It's impossible to discuss Amy Fusselman's book tour without revealing the end of her book. So, bearing that in mind, let's start at the beginning.

A year ago in March, Dave Eggers' upstart McSweeney's publishing empire threw a contest wherein it would publish the best book anyone could write about electrical engineering on boats. Cyberspace crackled with excitement, as every young writer dreamed of being tapped by the saucy McSweeney's crew, either for print or online literary journals or for the company's new arm that publishes such authors as Neal Pollack, Lawrence Krauser and Jonathan Lethem. But lippy content is not the only way the boys from McSweeney's are confounding the publishing industry. By keeping a low overhead, the company allows authors to net, per book, nearly three times what they would receive from a standard arrangement. McSweeney's also cuts the timeline down. Instead of publishing a book a year or more after it's finished, McSweeney's cranks it out in a matter of months...which brings us back to Amy Fusselman's book tour and revealing her book's ending.

Fusselman, a 35-year-old Manhattan freelance writer, entered an idea into the contest: She wanted to intersperse passages about her father's death with excerpts from his diary written in the Navy during World War II. "After I emailed the initial proposal in, I didn't hear for months," Fusselman told WW. "Suddenly, in August, there was this email from Eggers saying, 'Step right up and write that book,' which was terrifying and exciting simultaneously. I wrote it quickly, in three or four weeks. It was an incredible moment in my life."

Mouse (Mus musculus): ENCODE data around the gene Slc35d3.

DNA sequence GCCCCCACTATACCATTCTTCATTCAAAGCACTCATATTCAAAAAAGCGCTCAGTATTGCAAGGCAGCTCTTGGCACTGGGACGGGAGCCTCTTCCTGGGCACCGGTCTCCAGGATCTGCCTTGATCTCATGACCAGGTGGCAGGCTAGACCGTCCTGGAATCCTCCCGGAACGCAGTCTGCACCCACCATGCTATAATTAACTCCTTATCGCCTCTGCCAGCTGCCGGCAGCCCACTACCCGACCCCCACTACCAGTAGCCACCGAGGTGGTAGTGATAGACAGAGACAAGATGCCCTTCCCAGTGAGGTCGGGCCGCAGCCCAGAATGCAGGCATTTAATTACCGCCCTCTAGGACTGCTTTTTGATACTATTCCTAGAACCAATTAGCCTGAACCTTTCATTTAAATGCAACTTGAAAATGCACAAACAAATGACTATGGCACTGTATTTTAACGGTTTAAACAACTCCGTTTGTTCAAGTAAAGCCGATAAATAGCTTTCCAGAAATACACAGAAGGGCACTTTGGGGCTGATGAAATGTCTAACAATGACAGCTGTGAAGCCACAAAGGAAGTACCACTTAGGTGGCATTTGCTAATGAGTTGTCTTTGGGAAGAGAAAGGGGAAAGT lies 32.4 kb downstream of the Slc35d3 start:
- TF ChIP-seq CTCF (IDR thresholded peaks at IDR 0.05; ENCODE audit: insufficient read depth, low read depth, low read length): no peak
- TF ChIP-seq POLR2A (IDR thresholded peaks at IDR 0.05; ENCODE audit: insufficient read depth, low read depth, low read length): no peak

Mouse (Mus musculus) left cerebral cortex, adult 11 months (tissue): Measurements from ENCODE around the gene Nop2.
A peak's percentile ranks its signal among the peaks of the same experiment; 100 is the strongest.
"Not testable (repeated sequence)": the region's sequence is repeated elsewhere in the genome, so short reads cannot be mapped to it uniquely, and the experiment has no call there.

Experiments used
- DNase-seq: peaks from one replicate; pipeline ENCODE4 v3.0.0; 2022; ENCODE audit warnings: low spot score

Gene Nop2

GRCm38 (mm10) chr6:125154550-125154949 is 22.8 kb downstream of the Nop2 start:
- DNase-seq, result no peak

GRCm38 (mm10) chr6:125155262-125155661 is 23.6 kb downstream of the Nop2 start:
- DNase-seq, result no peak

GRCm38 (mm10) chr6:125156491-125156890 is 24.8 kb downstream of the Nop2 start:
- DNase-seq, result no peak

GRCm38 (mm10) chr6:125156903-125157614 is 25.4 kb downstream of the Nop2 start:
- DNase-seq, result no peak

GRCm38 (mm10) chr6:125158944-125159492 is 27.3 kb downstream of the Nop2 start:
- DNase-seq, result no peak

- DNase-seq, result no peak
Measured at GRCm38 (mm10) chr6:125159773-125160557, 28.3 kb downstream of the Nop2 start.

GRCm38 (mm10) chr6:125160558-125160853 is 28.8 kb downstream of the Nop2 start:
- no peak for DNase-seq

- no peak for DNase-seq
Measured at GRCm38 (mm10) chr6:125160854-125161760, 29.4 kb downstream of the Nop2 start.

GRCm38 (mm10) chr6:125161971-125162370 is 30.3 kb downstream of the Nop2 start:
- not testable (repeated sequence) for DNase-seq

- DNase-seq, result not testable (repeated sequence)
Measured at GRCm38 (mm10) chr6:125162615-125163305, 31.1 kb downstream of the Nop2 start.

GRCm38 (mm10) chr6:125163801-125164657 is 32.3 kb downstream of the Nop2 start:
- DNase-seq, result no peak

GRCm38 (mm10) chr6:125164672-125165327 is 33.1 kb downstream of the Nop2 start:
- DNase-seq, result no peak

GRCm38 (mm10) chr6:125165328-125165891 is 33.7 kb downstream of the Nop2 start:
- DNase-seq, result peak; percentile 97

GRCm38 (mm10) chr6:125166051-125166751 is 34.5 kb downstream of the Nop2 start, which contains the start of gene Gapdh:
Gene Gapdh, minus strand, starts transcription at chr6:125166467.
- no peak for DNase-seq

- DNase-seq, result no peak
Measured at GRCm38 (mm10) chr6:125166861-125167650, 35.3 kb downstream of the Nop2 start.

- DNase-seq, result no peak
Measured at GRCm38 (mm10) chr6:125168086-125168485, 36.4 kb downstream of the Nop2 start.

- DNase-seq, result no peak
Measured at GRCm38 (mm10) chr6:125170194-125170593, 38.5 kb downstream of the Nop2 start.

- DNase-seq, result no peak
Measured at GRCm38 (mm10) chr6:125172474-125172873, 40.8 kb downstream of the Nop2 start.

The Pharmacist's Mate is Fusselman's very personal story of dealing with her father's death while grappling with her own infertility. "All my writing has been really personal," says Fusselman. "I went to school for poetry at Boston University, which is a hotbed--the Robert Lowell, Anne Sexton mecca. It's just what you do." Finally, a female has infiltrated the exclusive McSweeney's club for talented male writers; it is publishing a book that's rife with gynecological references. "It's electrical engineering in the stirrups," laughs Fusselman.

At the end of The Pharmacist's Mate, Fusselman becomes pregnant. Thanks to the magic of McSweeney's rapid turnaround time, she's still pregnant, which is why she's touring now, before her book and her baby officially come out this summer. The media-savvy McSweeney's moguls are taking full advantage by sponsoring Fusselman's "Delicate Condition" tour, touting the swollen woman like a corporate symbol--the Pillsbury Doughgirl or the Michelin Tire Lady. In true McSweeney's style, Fusselman's readings have become more performance art than boring book pushing. She's even posting a delightful book-tour diary on the company website.

Fusselman has turned out to be the perfect McSweeney's contest winner. Now she's cruising on her laurels and not looking too far into the future. "I would definitely like to write another book," she says. "I've a lot of interests, so I don't like to make plans. I'm going on this tour, and then I'm going to sit on the couch and eat popsicles until I go to the hospital."

Amy Fusselman will read from

The Pharmacist's Mate

at Powell's-Hawthorne, 3723 SE Hawthorne Blvd., 238-1668. 7:30 pm Tuesday, May 22.

Read Amy Fusselman's book-tour diary on